I had an epiphany today.  My 48' x 36' shop has south facing doors.  My plan is now to remove a roll up door and replace it with polycarbonate and build an 8'x10' aquaponic room within the shop.  The material costs will be much less than if I insulate my existing greenhouse and I should be able to control the environment much easier within the shop. 
I found a pretty decent article about how to calculate the requirements of a Passive Solar Thermal Mass System. But I'm still looking for the entire package.  It's unbelievable that this information is so hard to find.

In an effort to understand the process I created this spread sheet.   
This spread sheet contains the formulas and data for Specific Heat Density and Volumetric Heat Density.  It's is probably more than we need to know.

I would like to add Coefficient of Heat Transfer and then create a systematic approach to entering the required data in order to design a Solar Thermal Storage System.

Just for grins, I just did a measurement of an unheated room inside my shop.  This room has no insulation in the floor and R19 in the walls and ceiling of this room which takes up about 1/4 of my shop.  The outside temperature has ranged from 43F - 65F and inside the room has ranged from 46 to 56F.   So what I learned from this is that the thermal mass inside this room levels out  near the low end of our daily temperature swings.

Update June 15, 2012
It's now June 2012 and the temperatures are over 100F  With the ad of an evaporative cooler the garden room stays at about 82F.  In February with a little help from an electric water heater element in line with the pump the room stayed a comfortable 70F.   The power to control the environment is probably costing me about $1.50 - $2.00 a day at 33 cents per Kilowatt Hour.  
Compared to previous green house attempts this is extraordinary.   This is still my first year and I'm experimenting, but I think I used too much supplemental lighting during the winter months.  Next winter I will cut that back and only use it to extend the hours rather than add brighter light.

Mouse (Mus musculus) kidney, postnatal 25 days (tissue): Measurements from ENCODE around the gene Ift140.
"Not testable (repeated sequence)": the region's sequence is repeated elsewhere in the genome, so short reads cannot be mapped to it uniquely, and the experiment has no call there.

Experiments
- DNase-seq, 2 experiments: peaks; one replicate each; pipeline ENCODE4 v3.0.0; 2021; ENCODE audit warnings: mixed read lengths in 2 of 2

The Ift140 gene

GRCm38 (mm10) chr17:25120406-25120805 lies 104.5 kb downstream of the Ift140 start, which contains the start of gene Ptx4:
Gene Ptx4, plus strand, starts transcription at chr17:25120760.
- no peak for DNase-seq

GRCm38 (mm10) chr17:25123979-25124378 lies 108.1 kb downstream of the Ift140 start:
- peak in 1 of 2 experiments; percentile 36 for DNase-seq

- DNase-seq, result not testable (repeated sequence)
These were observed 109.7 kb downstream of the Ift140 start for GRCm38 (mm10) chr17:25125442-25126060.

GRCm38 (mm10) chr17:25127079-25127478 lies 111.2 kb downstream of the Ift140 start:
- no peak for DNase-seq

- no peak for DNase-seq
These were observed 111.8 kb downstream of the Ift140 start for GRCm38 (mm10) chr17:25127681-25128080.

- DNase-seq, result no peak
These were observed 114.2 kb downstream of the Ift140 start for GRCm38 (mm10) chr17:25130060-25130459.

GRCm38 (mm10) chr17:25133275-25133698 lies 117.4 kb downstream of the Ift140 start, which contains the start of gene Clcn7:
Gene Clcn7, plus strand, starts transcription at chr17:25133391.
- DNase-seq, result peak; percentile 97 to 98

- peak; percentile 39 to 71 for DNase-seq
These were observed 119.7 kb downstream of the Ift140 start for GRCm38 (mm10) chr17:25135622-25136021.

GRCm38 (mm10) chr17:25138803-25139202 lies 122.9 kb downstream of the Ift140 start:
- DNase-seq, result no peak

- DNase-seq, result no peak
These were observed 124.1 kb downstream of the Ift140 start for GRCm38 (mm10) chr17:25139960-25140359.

Friday, January 6, 2012

Wet Sand Thermal Storage

The chart above would make water the holy grail of thermal storage.  But I'm still looking for a complete equation that will show me how to build a balanced system that will take advantage of all the energy the solar collectors deliver.  I feel that it is important to consider the coefficient of transfer aka conductivity.  I'm guessing that water has the best characteristics of both, but it has to transition through some sort of pipe..  Maybe I'm just making this harder than it needs to be.
As an example of what I'm saying.  How effective would it be to put 100000 sq ft of solar collector on Lake Superior?  Not very...  Also the transfer rate must be considered.   A material that can hold a million BTU is not effective if it can't transfer that energy back out.

Everything I read is so reticent about the design procedure.  Some questions I still have are:
  • What's the optimal relation between the size of the collector and the storage?  
  • What's the optimal flow rate through the system and 
  • What should the diameter and length of the pipes be?

Original Post - 2012-01-06

I'm exploring wet sand thermal storage.  This drawing shows tubes which would carry the air from a solar collector through wet sand in a 3'x3'x12' box.

The ends of the pipes terminate inside of a 6" manifold on each end.